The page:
The Center for the Arts at the University of South Carolina Beaufort will present “An Evening with Pat Conroy,” Saturday, Oct. 26, at 7 p.m.
The event is a kickoff fundraiser to launch a capital improvement campaign for renovations at the center. It will also commemorate the advance release of Conroy’s latest memoir, “The Death of Santini: The Story of a Father and his Son.”
The first of seven children born to a young career military officer from Chicago and a Southern beauty from Alabama, Conroy time and again drew upon personal experience to create his bestselling novels. Three of them, “The Boo,” “The Lords of Discipline” and “My Losing Season,” focused on his experience as a cadet at The Citadel in Charleston.
Conroy’s brief tenure as a teacher of underprivileged black children in a one-room schoolhouse on Daufuskie Island formed the basis for The Water is Wide, which was later turned into the film Conrack starring Jon Voight. The book won a humanitarian award from the National Education Association.
Other Conroy novels were adapted for the screen as well. “The Great Santini,” the precursor to the current memoir, explored conflicts in the author’s childhood, including his ambivalent love for his violent, abusive father. It became the basis for a feature-length motion picture starring Robert Duvall in the title role. “The Prince of Tides,” one of the most beloved novels of modern time, was made into a highly successful feature film directed by and starring Barbra Streisand and actor Nick Nolte. His novel “Beach Music” told the story of a young American who moves to Rome to escape the painful memory of his wife’s suicidal leap from a bridge in South Carolina. South of Broad, his fifth novel and ninth book, was a love letter to the city of Charleston. “The Pat Conroy Cookbook” soon followed, and then “My Reading Life,” a compilation of the books that most influenced him.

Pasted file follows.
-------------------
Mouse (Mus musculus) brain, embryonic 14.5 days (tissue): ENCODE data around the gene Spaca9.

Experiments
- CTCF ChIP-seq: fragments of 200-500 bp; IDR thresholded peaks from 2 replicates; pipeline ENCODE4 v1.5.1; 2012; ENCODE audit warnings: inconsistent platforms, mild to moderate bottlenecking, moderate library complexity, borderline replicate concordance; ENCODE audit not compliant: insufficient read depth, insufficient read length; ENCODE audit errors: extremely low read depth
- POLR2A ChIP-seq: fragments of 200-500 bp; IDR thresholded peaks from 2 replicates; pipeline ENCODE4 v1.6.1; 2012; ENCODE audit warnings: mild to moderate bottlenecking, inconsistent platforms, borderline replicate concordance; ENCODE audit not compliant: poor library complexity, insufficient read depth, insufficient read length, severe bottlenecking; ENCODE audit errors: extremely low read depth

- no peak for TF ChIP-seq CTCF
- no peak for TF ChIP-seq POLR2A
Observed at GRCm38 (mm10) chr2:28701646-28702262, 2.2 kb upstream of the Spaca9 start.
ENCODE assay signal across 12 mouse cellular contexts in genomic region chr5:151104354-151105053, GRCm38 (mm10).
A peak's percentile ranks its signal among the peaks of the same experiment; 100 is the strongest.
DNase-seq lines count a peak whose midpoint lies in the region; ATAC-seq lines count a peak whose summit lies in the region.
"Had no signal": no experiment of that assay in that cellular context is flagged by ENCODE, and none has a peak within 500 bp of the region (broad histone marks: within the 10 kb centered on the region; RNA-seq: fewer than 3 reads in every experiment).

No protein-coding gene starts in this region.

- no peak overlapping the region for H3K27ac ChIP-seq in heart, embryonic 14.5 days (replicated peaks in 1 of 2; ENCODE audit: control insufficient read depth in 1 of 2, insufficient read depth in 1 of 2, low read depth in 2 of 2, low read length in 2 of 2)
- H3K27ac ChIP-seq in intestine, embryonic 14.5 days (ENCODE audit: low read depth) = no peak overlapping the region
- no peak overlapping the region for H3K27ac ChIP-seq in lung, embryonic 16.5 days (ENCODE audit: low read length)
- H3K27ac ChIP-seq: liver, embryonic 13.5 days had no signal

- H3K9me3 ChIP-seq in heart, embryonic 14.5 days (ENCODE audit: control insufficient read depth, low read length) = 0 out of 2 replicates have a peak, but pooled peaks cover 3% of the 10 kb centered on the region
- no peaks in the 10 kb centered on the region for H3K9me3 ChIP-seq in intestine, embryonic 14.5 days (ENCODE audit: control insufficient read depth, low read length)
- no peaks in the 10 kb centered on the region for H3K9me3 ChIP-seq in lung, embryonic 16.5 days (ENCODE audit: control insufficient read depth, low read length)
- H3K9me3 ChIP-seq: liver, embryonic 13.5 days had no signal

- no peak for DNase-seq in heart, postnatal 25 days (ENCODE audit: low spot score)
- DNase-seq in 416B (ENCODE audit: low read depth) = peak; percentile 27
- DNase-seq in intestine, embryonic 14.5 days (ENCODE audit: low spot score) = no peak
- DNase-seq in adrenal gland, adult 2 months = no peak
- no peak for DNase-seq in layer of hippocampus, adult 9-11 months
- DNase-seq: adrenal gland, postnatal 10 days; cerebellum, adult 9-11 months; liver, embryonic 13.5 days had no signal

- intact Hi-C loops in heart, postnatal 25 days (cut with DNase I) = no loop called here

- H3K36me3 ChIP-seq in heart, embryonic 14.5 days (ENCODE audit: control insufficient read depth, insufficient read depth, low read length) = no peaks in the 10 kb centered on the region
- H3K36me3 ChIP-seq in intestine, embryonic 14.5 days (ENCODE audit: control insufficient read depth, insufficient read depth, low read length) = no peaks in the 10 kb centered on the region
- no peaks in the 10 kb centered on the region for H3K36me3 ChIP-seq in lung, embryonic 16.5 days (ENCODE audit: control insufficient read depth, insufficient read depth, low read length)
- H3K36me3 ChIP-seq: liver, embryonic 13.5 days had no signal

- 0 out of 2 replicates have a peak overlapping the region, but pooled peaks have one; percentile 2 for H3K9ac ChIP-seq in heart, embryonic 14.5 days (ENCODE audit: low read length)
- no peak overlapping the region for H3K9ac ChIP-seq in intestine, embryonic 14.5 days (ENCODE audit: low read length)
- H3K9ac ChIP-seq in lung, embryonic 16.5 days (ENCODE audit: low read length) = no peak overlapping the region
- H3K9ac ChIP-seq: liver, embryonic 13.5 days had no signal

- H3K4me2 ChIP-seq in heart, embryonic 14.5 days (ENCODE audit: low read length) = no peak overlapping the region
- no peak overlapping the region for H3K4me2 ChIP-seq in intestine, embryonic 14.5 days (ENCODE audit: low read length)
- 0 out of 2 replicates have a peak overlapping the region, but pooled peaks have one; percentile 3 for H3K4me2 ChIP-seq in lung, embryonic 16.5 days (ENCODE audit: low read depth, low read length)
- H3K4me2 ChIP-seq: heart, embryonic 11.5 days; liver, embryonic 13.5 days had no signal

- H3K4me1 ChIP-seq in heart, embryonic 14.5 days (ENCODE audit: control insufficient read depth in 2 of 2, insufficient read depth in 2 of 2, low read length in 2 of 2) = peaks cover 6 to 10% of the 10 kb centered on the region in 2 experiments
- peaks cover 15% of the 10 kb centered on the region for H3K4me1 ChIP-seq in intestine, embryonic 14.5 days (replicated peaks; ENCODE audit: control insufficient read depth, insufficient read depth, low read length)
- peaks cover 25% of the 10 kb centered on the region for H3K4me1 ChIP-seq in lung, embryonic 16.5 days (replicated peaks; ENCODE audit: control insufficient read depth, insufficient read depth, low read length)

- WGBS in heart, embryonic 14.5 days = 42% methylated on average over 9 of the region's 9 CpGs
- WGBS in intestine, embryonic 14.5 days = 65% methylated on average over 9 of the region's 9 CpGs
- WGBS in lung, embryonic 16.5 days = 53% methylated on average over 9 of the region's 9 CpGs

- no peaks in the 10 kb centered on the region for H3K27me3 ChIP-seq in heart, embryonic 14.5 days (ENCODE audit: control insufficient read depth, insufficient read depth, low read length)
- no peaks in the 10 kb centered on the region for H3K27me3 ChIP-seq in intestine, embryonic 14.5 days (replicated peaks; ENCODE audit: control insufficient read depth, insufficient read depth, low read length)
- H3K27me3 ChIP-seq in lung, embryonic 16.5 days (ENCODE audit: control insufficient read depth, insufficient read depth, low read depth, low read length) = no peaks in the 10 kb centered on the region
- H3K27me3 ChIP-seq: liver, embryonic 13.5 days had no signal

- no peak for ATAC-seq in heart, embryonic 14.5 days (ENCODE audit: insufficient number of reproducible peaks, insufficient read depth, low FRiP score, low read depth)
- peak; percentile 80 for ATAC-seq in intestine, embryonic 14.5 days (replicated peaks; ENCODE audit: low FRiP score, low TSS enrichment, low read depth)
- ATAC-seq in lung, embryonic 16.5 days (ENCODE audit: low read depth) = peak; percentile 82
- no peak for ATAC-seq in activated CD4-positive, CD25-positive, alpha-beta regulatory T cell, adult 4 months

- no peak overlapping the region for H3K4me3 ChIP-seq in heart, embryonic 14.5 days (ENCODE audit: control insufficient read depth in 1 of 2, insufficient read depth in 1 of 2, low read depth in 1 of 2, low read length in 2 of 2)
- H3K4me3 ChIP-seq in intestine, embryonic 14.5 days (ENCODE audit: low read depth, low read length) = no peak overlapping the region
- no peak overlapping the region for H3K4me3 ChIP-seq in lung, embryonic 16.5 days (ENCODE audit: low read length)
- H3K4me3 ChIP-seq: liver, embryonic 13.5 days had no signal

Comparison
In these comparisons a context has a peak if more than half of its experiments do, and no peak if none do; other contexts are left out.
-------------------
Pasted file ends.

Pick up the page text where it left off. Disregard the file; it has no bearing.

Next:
Conroy has long been a friend of the University of South Carolina Beaufort. Fifty years after his family first moved to Beaufort, Conroy makes his home today on Fripp Island.
“Pat’s association with the university goes back decades,” says historian Lawrence S. Rowland, Ph.D., professor emeritus at USCB and the author of “The History of Beaufort County, South Carolina, Volume I 1514-1861.”
Dr. Rowland and Conroy are lifelong friends. The two met in the early 1960s when Conroy moved to Beaufort. “Pat and I sort of grew up together,” he says.
General admission tickets for the lecture are priced at $100 per person. Sponsorship opportunities and naming opportunities for distinct sections of the center are also available.
Funds generated by “An Evening with Pat Conroy” will be used to support a wide range of capital improvements at the Center for the Arts: upgrading the lighting system, installing new carpet, replacing 461 seats, painting the interior and putting up new signs.
For tickets, contact Bonnie Hargrove, director of the Center for the Arts, at 843-521-4145 or visit www.uscbcenterforthearts.com.